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New Ways to Celebrate the New Year

Last year, my family decided to try out various New Year traditions from around the world. Some were more fun than others, but all were an interesting way to learn about customs in other cultures. We will definitely be making it our own tradition to usher out the old year like the Irish: by banging a loaf of bread against the wall. There was something deeply satisfying about this act, particularly because 2020 was certainly a year we wanted to escape so badly. And I don’t know about you, but I’m pretty happy to bid farewell to 2021 too! Grab a baguette and smack the year's frustrations away as we sail into 2022!

I did some research to find a few more unique traditions from around the world, and we are ready to give some a try.


At midnight, the Argentines make sure to start the new year on the right foot – literally. They take their first step of the year with their RIGHT foot. Simple and easy, with no prep. Done!


Brazilians take to the sea by throwing white flowers into the ocean as offerings to the water goddess Yemoja. No sea around here, but I can buy some white flowers and toss them into a pond or something. Basically the same thing, right?


Grab an empty suitcase and carry it around the block to ensure a year with travel. Also guaranteed to make your neighbors think you are very strange if you do this somewhere other than Colombia.


On New Year’s Eve, the Czechs cut an apple in half and study the core. If it’s shaped like a star, the new year should bring happiness and health, but if it’s shaped like a cross, someone at the New Year’s party will soon get sick. Yes, I did just hop up and cut an apple. Did you?


A surefire way to make your kids happy: jump off your chairs in unison at midnight to leap into the new year and leave the bad things behind. Approval to jump on furniture? My kids will be all in for this one!


Put on your stretchy pants! The Estonians eat a LOT of meals for luck. They eat seven, nine, or even twelve meals because those numbers are considered lucky. Sounds like a great way to make excuses for indulging this year! Maybe grab some Tums to have on hand if you’re going this route. Anyone else picturing Joey Tribbiani with his Thanksgiving pants right now?


These are similar, so I clumped them together. Finnish folk melt tin horseshoes then pour the tin into cold water. The resulting shape tells you what to expect in the new year.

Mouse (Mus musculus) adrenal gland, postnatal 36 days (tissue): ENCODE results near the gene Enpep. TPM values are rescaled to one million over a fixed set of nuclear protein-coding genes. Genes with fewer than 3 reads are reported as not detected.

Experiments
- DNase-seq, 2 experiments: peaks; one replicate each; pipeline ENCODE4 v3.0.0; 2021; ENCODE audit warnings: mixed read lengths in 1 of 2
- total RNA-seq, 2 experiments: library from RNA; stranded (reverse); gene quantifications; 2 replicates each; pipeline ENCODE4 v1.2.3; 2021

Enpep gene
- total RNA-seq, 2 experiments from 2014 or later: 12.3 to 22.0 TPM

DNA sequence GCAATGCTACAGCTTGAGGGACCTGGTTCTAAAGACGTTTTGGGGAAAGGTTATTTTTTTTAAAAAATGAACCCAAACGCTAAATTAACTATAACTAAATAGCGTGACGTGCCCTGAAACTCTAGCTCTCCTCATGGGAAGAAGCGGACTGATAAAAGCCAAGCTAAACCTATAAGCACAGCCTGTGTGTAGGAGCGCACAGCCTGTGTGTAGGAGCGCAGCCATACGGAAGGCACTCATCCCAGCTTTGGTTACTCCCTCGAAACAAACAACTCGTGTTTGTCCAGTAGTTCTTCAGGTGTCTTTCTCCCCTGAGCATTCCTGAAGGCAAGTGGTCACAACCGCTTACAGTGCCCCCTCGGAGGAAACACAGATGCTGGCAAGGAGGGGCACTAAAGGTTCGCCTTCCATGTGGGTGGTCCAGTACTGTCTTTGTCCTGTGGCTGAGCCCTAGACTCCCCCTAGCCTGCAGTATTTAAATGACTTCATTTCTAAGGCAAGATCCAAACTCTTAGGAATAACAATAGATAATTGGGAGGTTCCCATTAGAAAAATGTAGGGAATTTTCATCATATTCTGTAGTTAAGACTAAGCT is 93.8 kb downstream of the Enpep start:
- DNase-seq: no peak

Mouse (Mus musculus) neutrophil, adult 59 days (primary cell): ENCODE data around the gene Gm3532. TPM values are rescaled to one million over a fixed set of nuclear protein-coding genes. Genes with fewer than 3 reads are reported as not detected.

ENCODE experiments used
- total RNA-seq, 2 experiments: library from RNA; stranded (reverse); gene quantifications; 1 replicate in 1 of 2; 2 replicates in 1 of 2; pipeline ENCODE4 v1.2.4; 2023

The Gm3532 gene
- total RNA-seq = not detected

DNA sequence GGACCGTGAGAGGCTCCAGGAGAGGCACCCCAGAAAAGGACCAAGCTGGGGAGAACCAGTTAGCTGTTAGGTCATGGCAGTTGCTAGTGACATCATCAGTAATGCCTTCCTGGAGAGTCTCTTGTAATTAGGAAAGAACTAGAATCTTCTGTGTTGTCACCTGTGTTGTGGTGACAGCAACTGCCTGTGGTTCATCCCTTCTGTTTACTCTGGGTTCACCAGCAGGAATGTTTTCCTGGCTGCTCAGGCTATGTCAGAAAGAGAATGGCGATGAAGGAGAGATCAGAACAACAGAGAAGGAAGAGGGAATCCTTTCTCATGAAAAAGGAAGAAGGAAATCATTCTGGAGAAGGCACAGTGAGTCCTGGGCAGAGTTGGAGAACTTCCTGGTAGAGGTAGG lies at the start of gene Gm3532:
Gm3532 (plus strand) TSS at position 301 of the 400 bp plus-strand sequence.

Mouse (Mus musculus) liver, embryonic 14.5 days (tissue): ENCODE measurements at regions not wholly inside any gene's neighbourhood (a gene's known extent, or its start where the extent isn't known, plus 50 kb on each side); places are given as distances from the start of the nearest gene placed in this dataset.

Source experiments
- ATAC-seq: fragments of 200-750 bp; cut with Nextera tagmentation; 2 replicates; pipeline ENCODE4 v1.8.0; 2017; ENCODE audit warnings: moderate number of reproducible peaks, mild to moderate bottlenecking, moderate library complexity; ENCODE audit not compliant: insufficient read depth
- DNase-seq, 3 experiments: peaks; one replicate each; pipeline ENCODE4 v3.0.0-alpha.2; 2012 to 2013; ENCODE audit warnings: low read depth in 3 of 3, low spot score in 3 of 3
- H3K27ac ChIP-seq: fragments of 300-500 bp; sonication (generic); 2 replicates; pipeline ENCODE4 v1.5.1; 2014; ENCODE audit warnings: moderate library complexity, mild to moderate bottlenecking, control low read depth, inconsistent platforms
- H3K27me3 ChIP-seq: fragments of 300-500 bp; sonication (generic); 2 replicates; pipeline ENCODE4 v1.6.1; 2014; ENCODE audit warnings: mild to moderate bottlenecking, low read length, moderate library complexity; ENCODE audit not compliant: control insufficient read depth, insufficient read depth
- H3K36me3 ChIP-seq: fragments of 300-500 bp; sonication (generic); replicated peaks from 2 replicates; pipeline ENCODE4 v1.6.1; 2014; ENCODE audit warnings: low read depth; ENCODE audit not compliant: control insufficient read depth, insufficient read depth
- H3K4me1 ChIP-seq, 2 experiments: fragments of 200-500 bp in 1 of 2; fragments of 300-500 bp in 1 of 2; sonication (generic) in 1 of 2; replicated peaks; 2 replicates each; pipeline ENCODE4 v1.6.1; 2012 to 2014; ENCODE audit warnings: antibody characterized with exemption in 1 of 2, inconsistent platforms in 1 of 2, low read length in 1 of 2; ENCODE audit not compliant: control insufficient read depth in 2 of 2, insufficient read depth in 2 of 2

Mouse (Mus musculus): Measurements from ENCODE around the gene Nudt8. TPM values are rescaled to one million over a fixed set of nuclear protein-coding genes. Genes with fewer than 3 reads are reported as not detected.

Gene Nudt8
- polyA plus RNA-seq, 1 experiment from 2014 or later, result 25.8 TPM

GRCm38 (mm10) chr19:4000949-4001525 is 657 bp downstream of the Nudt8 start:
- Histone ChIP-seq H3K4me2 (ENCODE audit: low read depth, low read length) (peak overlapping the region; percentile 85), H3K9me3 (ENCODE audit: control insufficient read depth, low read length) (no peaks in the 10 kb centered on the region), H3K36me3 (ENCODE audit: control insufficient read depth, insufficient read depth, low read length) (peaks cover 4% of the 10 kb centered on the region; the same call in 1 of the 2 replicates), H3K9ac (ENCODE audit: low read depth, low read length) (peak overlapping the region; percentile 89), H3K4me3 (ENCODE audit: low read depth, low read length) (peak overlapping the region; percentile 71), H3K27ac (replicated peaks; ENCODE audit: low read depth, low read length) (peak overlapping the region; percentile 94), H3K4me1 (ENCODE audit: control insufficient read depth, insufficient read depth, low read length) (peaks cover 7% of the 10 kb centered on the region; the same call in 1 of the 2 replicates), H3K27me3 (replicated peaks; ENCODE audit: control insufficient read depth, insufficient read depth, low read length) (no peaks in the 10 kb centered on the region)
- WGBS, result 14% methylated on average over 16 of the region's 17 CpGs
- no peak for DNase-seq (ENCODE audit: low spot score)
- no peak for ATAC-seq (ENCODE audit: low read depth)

Germans ring in the new year with an activity called Bleigießen, which is a unique process of lead pouring. Each person melts a small piece of lead or tin with the flame of a candle, then they pour the lead into a container of cold water. The shape it forms will reveal their fate for the new year.


The Italians believe wearing red underwear will ward off negativity and bring good luck. It’s best if the underwear is brand new and a gift from someone else. Red is also considered good luck for fertility. Looking to grow your family in 2022? Find some red undies, stat!


Buddhist temples ring their bells 107 times on New Year’s Eve and one more at the stroke of midnight. This ritual, called Joya no Kane, is said to dispel the 108 evil desires in each person, cleansing them for the new year. This is done throughout Japan, but the most famous location is Chion-in, where 17 monks work together to ring a huge bell weighing 70 tons. I can’t get past the idea of 108 different evil desires, but I did enjoy watching this video of the bell.


The Dutch eat oliebollen, which appear to be something similar to donut holes. The history behind this fried treat is…interesting. The story was that the German goddess Perchta (known as the Belly Slitter) would reward people who worked hard but would punish those who were lazy by cutting open people’s stomachs and filling them with trash. But if they ate these oily fried dough bites, her knife would slide right through instead of slicing up their innards. Who wouldn’t take an excuse to eat a bunch of donuts?


Many countries focus on eating round foods as a symbol of wealth in the new year (the reason behind the southern tradition of black-eyed peas). In the Philippines, they take it a step further. They eat round foods, yes, but they also wear polka dots.


This one is a newer tradition, just for the past 25 years. Two divers, known as Father Frost and Ice Maiden, go into the frozen Lake Baikal and take a tree more than 100 feet below the surface. Nothing about this sounds remotely fun to me, but apparently people travel from all over to witness these people enter a frozen lake.

And that’s not all the Russians do: they also write down their wishes for the new year, burn them, then add the ashes to a glass of champagne, which they drink. I prefer my beverages sans ashes, but you do you.


The Scots have a tradition called first footing, where the first person who crosses the threshold of your home after midnight should be a dark-haired male. Usually these men bring coal, salt, shortbread, and whiskey. The reasoning is interesting: when Scotland was invaded by Vikings (light-haired men), it was obviously very bad luck when one of those blond guys showed up at your door. So find a dark-haired dude with some whiskey to walk through your door after midnight for good luck in the coming year.

In the town of Stonehaven, people swing balls of fire over their head and then toss them into the sea. This wards off evil spirits in the new year. This is done by trained professionals, so do not try this at home, especially after you’ve had some champagne.


To ensure they don't carry old grudges into the new year, men battle one another with banana stems during the Mwaka Kogwa Festival (which actually occurs in July, but a banana battle was too cool to leave out).

How will you ring in the new year?

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